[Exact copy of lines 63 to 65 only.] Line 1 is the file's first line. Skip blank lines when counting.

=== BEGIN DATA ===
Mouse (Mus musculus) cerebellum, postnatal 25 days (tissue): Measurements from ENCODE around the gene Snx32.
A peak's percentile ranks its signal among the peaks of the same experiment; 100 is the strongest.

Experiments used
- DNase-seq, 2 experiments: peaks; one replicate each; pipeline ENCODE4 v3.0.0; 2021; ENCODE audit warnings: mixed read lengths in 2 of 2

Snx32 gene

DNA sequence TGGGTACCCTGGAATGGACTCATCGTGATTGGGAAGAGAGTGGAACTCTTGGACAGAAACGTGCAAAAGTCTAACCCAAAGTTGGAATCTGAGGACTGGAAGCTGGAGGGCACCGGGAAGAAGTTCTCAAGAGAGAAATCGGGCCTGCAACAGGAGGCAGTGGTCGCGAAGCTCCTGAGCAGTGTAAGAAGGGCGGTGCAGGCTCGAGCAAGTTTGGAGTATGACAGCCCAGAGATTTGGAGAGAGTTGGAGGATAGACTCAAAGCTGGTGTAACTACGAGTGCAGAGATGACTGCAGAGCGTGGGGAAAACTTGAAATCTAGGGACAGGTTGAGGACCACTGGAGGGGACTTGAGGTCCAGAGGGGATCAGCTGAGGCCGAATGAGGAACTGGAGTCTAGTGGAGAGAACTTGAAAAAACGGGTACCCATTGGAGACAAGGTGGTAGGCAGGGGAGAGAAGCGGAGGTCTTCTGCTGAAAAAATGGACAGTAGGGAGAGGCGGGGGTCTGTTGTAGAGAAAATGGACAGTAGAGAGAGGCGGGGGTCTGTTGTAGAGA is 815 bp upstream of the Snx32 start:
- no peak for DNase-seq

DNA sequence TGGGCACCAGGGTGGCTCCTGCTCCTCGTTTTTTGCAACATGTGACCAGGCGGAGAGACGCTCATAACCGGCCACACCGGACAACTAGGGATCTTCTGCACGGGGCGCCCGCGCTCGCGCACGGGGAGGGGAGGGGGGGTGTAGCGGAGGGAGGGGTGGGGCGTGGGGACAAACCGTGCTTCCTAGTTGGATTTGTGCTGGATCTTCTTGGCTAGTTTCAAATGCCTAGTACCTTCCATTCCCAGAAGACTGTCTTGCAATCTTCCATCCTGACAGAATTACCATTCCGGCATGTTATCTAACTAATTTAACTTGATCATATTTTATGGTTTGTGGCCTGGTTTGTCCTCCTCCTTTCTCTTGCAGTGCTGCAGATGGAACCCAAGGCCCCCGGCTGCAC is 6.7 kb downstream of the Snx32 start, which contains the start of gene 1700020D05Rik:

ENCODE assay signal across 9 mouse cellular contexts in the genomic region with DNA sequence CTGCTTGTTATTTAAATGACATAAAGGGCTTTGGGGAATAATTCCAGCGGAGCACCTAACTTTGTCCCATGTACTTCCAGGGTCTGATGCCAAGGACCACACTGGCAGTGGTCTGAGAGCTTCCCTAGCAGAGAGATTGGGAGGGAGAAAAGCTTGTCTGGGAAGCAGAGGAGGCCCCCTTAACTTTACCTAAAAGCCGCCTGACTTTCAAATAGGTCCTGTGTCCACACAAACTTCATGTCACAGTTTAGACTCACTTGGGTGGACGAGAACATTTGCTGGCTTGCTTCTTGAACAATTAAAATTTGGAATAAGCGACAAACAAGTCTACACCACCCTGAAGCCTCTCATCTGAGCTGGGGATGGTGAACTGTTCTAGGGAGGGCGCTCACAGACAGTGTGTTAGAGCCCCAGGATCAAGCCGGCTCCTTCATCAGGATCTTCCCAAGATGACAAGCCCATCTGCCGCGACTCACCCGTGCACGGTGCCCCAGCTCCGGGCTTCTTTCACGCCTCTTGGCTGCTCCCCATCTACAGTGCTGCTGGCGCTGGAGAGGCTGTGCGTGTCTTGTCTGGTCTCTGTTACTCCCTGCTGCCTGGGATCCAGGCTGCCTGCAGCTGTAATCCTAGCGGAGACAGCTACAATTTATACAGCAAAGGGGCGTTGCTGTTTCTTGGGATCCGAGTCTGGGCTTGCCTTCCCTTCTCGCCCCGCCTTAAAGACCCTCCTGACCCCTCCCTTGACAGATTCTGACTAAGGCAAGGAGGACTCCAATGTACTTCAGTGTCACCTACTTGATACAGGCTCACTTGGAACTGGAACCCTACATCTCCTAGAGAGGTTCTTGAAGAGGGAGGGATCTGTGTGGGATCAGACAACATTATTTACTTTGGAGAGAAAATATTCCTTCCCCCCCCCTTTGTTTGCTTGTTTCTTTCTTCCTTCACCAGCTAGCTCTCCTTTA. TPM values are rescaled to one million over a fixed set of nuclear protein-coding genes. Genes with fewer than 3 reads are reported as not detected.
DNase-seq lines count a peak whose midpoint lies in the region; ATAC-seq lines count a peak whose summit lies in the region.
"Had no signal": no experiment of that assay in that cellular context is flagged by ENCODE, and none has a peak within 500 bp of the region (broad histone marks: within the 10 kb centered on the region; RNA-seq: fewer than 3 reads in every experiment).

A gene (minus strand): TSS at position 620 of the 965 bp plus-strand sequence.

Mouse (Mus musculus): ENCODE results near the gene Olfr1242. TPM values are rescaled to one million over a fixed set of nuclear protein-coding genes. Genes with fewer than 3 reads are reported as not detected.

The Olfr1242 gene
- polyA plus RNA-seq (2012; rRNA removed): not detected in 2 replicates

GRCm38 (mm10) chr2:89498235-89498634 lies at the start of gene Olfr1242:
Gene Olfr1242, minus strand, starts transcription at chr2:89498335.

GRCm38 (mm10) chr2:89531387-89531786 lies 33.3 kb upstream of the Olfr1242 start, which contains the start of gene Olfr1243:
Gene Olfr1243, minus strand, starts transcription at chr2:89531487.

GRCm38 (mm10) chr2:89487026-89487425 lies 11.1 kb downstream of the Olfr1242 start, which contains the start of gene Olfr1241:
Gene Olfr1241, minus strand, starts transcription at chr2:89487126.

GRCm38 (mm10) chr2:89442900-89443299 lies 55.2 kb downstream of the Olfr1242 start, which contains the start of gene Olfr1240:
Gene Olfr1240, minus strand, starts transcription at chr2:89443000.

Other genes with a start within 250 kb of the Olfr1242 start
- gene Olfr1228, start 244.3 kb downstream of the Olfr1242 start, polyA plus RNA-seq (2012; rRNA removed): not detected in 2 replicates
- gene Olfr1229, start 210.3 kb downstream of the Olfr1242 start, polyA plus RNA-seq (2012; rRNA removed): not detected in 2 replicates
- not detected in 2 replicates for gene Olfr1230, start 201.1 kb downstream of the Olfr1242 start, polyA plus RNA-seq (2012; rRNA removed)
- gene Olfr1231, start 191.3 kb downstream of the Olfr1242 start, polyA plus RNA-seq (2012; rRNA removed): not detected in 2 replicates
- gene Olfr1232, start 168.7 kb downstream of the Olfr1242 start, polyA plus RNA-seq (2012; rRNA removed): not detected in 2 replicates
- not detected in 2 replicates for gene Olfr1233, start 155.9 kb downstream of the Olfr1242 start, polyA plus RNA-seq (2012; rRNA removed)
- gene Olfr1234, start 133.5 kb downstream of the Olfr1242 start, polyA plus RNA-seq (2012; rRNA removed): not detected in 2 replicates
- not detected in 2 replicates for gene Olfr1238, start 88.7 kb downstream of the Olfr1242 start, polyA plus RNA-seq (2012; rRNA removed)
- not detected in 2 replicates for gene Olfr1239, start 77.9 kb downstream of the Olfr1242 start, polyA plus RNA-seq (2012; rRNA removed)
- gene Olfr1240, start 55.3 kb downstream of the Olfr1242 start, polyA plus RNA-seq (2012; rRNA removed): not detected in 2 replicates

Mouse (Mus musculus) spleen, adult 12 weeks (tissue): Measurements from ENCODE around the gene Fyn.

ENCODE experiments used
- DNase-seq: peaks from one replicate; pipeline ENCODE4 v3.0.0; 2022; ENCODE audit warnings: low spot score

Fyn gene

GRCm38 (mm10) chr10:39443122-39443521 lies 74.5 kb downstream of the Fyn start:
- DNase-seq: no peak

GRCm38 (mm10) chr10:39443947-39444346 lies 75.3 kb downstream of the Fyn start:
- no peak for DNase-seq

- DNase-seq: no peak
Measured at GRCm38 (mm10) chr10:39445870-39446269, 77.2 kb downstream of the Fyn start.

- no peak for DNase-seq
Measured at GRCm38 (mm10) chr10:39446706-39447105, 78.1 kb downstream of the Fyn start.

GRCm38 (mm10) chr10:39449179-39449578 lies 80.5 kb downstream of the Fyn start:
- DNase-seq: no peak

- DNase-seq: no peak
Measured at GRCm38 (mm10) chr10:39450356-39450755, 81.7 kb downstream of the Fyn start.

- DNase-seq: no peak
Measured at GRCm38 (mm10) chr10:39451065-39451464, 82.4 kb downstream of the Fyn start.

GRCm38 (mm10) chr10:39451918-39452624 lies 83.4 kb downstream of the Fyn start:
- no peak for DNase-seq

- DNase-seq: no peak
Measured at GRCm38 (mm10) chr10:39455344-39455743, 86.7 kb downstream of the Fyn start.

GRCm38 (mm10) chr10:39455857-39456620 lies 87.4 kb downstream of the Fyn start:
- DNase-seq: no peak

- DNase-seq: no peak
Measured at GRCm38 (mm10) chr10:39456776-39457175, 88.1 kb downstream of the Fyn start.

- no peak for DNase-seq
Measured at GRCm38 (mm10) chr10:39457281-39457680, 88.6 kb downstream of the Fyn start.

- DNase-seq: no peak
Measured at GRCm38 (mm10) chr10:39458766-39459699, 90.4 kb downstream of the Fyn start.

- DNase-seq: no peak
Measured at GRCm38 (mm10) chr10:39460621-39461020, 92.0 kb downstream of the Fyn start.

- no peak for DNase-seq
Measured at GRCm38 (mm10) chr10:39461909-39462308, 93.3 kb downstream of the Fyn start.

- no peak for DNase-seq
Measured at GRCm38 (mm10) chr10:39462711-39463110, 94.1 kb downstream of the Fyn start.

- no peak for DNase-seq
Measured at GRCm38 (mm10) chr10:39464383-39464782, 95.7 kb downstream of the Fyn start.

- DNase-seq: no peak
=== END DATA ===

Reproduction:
- DNase-seq: no peak
Measured at GRCm38 (mm10) chr10:39458766-39459699, 90.4 kb downstream of the Fyn start.

- DNase-seq: no peak